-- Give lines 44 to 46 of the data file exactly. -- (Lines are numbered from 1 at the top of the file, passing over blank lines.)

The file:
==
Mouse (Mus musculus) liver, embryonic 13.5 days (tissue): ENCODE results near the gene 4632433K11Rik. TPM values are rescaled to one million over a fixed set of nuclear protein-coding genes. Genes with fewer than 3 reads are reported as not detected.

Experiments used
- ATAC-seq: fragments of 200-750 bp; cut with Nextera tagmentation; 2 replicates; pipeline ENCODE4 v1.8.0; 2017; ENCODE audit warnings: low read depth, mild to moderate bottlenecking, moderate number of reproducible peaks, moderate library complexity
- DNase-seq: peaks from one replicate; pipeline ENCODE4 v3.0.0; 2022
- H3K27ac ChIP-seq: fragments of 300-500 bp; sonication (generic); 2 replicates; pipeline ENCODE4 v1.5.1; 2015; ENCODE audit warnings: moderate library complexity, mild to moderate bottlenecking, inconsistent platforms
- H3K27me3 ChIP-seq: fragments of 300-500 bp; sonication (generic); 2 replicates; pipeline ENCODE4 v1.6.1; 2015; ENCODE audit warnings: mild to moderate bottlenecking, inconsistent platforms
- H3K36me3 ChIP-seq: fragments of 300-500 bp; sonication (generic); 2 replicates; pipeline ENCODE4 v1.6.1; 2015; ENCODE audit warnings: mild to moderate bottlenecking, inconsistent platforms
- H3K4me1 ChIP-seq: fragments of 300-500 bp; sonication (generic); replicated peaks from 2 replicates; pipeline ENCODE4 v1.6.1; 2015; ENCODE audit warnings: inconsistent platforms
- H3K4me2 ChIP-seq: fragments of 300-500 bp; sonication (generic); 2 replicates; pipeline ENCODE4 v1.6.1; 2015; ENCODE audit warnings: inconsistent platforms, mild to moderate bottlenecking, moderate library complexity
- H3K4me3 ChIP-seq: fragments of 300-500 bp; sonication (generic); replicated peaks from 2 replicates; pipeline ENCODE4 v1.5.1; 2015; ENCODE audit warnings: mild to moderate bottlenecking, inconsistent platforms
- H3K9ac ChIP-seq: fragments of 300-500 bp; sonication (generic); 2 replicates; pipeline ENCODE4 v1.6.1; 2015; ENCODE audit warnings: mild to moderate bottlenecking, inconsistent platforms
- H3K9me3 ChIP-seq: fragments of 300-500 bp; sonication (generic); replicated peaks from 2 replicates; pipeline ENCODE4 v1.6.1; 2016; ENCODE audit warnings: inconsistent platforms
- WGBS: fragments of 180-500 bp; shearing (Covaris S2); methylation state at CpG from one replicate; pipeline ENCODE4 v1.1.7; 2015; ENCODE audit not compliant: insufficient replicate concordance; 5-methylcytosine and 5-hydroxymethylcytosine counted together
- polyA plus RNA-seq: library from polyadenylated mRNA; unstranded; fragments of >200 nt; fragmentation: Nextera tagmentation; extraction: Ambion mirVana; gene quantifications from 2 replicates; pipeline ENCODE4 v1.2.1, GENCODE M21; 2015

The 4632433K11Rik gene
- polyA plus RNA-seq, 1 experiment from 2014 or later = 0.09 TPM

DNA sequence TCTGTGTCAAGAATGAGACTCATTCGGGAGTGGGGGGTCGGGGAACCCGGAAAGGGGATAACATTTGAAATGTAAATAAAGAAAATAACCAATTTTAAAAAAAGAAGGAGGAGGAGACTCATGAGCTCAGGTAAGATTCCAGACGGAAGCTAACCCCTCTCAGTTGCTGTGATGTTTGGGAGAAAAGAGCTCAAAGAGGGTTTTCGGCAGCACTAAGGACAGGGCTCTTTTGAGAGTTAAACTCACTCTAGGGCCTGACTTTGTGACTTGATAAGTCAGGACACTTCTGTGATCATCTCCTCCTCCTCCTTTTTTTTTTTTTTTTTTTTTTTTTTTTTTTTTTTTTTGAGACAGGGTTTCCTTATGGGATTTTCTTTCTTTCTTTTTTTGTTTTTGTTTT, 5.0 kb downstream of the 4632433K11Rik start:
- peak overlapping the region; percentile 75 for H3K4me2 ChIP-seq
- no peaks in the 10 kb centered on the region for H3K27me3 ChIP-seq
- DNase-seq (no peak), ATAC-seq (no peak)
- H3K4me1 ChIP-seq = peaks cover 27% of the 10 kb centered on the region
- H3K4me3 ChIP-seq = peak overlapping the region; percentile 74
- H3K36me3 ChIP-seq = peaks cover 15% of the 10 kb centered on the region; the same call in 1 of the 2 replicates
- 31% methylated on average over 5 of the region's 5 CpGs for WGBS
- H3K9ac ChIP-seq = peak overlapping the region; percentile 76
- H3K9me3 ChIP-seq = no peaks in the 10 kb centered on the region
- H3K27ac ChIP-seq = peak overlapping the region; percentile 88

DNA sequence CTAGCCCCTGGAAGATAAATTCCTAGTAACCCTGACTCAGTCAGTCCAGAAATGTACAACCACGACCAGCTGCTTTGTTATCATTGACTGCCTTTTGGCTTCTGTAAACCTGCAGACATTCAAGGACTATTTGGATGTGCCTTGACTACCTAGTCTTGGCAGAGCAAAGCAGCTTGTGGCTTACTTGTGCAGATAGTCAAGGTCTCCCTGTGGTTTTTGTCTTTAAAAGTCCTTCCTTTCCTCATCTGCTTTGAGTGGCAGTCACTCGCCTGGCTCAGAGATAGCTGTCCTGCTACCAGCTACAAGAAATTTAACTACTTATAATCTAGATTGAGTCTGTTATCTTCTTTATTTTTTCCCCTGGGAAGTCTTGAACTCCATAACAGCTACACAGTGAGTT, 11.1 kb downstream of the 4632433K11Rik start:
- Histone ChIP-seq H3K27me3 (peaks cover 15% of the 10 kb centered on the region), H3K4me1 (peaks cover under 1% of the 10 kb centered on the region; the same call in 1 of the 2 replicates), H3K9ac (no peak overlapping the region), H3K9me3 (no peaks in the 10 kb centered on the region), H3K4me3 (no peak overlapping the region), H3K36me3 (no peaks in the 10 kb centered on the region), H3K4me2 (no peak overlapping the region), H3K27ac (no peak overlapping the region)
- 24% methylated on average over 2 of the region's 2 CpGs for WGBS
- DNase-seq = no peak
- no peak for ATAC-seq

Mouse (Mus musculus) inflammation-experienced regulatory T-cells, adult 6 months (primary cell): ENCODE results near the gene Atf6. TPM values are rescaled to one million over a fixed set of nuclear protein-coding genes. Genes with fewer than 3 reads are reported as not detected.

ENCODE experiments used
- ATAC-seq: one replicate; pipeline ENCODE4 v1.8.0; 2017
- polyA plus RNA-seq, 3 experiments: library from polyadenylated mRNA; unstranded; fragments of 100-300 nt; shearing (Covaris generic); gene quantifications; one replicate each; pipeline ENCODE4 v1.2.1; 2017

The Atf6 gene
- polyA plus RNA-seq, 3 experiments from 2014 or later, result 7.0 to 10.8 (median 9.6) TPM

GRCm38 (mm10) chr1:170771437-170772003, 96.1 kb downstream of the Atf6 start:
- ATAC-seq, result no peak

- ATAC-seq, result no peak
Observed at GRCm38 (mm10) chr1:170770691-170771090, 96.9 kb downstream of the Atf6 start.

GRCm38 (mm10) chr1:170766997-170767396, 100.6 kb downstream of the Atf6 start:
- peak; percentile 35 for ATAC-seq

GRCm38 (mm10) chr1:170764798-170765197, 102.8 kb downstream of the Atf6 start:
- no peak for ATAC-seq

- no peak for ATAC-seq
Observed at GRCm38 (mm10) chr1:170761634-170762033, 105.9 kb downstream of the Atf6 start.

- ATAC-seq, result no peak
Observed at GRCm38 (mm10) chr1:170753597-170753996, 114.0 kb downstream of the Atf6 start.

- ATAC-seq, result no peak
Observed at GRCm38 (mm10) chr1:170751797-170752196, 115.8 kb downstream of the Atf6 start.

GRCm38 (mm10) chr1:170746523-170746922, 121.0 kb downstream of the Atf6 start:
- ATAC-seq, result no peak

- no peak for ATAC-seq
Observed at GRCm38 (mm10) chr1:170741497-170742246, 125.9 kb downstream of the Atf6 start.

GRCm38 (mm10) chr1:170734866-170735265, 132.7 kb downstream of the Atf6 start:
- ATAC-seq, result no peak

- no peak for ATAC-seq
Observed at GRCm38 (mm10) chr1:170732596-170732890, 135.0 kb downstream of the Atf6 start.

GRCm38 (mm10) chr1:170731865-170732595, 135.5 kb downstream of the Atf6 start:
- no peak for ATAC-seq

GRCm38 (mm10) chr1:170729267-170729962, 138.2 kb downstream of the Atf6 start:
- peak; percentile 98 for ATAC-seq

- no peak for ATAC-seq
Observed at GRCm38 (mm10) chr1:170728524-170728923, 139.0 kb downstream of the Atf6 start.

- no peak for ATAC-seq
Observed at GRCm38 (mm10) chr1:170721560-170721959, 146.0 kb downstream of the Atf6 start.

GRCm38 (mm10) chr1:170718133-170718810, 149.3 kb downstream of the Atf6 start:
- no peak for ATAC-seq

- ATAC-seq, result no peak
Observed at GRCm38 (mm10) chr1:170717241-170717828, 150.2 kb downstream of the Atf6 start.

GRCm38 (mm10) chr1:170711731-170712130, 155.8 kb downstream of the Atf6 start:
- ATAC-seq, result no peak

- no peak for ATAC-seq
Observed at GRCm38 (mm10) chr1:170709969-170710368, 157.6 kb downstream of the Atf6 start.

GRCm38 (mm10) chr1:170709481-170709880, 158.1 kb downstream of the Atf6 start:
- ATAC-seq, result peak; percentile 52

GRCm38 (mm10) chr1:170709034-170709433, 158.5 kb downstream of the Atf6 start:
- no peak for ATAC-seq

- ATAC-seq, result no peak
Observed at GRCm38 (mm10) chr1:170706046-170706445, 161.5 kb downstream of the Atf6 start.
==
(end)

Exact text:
- peak; percentile 35 for ATAC-seq

GRCm38 (mm10) chr1:170764798-170765197, 102.8 kb downstream of the Atf6 start:
- no peak for ATAC-seq